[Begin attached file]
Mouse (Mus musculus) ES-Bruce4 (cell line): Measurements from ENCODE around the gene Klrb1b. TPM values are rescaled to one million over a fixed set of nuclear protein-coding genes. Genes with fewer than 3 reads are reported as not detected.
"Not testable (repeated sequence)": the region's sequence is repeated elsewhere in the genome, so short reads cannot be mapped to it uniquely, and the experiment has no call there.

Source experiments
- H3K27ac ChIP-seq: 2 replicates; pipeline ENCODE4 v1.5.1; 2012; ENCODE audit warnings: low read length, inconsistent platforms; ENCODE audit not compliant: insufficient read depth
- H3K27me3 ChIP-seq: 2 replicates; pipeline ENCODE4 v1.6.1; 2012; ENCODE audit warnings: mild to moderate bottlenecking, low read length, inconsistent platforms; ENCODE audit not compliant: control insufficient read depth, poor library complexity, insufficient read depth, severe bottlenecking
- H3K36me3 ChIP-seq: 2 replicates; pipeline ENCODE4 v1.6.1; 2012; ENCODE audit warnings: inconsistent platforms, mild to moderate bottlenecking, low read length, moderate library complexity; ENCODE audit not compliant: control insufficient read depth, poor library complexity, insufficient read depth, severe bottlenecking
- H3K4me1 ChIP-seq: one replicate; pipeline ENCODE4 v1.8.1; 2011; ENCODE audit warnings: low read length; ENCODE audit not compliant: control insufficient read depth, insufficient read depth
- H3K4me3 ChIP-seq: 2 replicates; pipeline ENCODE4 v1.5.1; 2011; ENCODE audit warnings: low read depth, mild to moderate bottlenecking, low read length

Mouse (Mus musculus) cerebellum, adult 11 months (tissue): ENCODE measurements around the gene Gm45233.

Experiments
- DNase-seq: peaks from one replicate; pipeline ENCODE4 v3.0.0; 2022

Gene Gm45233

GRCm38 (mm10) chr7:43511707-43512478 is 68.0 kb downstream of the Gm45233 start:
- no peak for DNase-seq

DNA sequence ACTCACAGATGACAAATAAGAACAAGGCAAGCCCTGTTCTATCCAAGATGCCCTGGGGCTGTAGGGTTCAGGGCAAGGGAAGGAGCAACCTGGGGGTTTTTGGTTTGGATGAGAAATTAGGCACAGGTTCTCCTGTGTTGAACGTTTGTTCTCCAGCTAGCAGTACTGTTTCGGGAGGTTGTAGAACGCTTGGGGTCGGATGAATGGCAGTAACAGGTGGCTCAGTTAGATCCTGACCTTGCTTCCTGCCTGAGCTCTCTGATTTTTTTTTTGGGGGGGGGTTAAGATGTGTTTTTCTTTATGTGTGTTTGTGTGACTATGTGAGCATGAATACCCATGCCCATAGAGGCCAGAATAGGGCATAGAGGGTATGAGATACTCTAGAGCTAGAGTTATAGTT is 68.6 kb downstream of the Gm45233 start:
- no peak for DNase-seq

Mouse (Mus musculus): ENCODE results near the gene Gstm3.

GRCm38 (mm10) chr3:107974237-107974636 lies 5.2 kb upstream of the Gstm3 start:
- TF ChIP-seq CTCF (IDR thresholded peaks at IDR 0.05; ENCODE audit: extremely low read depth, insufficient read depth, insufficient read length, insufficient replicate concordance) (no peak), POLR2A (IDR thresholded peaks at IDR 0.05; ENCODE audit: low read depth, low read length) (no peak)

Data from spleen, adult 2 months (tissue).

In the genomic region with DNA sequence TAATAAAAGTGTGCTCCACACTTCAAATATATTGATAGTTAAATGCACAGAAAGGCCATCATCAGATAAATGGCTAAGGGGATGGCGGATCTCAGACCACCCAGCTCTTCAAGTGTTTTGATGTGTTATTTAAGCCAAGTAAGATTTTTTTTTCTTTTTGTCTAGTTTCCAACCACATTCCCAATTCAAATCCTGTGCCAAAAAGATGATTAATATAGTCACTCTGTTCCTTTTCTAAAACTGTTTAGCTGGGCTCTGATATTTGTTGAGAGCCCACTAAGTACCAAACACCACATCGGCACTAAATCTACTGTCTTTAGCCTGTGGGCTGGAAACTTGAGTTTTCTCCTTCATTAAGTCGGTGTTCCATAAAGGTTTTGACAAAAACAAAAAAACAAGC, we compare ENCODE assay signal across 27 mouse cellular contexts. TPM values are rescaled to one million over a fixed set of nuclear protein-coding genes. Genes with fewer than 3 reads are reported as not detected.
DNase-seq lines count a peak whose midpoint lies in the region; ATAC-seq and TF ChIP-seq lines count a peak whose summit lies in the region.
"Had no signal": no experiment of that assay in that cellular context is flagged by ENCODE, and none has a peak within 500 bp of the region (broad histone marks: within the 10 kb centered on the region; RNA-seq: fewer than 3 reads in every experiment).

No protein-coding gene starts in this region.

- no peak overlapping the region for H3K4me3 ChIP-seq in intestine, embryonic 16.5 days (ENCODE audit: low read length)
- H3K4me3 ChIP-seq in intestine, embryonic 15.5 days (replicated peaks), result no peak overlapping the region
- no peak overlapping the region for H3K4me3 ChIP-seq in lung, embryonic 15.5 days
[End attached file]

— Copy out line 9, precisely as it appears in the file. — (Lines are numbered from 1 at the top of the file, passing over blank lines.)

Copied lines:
Mouse (Mus musculus) cerebellum, adult 11 months (tissue): ENCODE measurements around the gene Gm45233.